512. Do you wish to add anything to that?

Mr. Maker.—That subparagraph and the following paragraph are written because the Estimate provides for the acquisition of land and these payments are rather in the nature of compensation. Hence it was considered necessary to call attention to their special nature.

Chairman.—The next paragraph reads:

“In another case the vendor refused to give up possession of his house in accordance with the agreement made between him and the Minister and demanded the provision of alternative living accommodation. As effective legal proceedings could not be taken without considerable delay and as the land was urgently required, the Department of Finance sanctioned the payment of £100 as a contribution not exceeding 50 per cent. of the cost of a bungalow for the vendor’s occupation. This payment was in addition to the compensation paid to the vendor for his house and lands acquired by the Minister.”

513. Apparently this gentleman stole a march on the Department of Industry and Commerce by catching them short?— Different views may be formed about it, but it has to be admitted that he was exercising his legal rights. We could have got him out by process of law, but it would have cost us more than £100, and would have involved a considerable delay.

Chairman.—I think the general reaction of the Committee will be to admire the resource of this particular property holder.

514. Deputy Walsh.—There must have been some mistake made in the original purchase. If the land had been properly conveyed, he could not have stayed there? —The deed was all right, but you have to go to the courts to get him out.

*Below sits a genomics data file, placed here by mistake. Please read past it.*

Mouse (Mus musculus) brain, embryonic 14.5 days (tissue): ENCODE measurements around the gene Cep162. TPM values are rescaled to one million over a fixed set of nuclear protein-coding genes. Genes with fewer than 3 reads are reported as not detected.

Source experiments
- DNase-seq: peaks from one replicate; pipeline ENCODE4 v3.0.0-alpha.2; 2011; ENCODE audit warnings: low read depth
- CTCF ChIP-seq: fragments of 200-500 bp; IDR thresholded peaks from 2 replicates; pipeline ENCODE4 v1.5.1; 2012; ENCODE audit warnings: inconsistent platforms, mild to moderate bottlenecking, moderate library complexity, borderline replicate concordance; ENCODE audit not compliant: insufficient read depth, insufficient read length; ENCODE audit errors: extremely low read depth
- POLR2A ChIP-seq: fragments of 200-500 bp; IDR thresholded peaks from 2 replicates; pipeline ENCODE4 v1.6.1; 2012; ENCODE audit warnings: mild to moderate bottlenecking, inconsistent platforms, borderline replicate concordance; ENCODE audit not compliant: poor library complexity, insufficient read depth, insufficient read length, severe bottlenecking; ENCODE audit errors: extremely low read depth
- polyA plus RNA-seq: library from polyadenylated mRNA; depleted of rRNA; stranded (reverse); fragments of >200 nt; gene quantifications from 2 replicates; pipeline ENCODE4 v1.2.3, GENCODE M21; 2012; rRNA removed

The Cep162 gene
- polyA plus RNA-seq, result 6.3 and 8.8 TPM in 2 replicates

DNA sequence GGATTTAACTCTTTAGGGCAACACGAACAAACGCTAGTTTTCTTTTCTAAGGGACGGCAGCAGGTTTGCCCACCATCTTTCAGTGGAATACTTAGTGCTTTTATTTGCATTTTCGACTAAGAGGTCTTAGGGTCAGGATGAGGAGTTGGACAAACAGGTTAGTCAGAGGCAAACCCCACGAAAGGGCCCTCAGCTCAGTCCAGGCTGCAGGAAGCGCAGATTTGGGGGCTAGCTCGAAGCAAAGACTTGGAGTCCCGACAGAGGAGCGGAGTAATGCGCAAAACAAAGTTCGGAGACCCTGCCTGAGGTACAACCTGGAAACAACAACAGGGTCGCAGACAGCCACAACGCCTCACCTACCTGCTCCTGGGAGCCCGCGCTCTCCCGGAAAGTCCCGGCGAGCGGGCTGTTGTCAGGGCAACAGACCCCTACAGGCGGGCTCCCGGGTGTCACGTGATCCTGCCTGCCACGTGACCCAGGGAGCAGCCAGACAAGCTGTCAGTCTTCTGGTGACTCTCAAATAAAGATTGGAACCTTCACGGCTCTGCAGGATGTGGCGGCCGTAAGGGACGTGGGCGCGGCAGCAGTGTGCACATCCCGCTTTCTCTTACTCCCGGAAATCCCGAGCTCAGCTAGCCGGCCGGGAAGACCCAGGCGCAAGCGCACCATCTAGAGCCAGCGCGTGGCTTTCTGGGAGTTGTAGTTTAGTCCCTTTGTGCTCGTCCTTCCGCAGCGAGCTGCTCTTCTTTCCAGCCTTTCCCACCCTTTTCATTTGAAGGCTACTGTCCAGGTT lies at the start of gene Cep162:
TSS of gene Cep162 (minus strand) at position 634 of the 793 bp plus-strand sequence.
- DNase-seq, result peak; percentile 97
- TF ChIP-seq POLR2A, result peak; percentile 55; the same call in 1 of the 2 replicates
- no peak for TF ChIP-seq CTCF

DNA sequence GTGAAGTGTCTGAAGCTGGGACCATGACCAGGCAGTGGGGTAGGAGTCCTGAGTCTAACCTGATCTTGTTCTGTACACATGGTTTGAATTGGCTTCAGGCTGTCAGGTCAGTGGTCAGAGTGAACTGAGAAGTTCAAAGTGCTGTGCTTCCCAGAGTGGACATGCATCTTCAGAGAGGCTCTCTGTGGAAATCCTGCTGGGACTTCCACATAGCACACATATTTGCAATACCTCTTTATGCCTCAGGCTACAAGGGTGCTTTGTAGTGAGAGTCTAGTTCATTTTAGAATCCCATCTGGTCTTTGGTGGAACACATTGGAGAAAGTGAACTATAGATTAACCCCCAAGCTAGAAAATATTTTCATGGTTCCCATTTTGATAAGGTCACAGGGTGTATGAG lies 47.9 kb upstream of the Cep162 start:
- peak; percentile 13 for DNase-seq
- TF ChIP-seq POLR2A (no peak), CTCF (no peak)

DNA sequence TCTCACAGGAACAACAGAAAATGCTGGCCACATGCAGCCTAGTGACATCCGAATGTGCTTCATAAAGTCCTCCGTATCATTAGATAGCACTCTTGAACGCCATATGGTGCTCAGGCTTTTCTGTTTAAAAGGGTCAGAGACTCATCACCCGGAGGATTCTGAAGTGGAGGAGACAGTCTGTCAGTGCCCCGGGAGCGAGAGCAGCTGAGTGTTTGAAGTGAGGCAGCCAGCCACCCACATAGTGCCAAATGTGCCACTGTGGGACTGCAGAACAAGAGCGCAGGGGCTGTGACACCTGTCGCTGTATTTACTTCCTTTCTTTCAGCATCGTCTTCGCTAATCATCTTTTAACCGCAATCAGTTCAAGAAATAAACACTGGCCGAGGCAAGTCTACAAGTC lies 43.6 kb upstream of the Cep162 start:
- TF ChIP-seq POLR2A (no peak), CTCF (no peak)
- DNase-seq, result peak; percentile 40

515. Before he was paid, would he not have to hand over what he had sold?—If he had been paid and handed over the deeds, how are you going to get him out?

Deputy Walsh.—He should not have been paid until he did hand over.

516. Chairman.—The fact was that the Department urgently required this land and holding back the tenant’s money would not have served the Department’s purpose.

Mr. Leydon.—We had to get on to the land in order to proceed with the construction of the airport.

517. Deputy McMenamin.—Was this on the Clare site?—No; this happened in Dublin. It was not in Clare. You are doing Clare an injustice.

Deputy O’Rourke.—The Clare fellows would not be as smart as that.

Chairman.—The Comptroller and Auditor-General has a note on Meteorological Services as follows:

“The meteorological services, administered by the British Air Ministry in Saorstát Eireann, were transferred to the Government of Saorstát Eireann as from 1st April, 1937. It was provided in the agreement made with the British Government that, pending assumption of operational control by the Saorstát Eireann Meteorological Service, the services would be operated by the Meteorological Office, London, on an agency basis.

The agreement also provided that all moneys deriving from the Rosse Fund, London, hitherto payable to the Government of the United Kingdom, in respect of the continuance of certain magnetic observations at Valentia Observatory, would become payable to the Government of Saorstát Eireann with effect from the date of transfer. This Fund is held in trust by the Royal Society, London. A sum of £6 16s. 10d. was received from the Royal Society during the year on account of the income for 1937-38 and is credited to exchequer extra receipts.”

518. I take it that no point arises on that?

Mr. Maher.—No, it is for information only.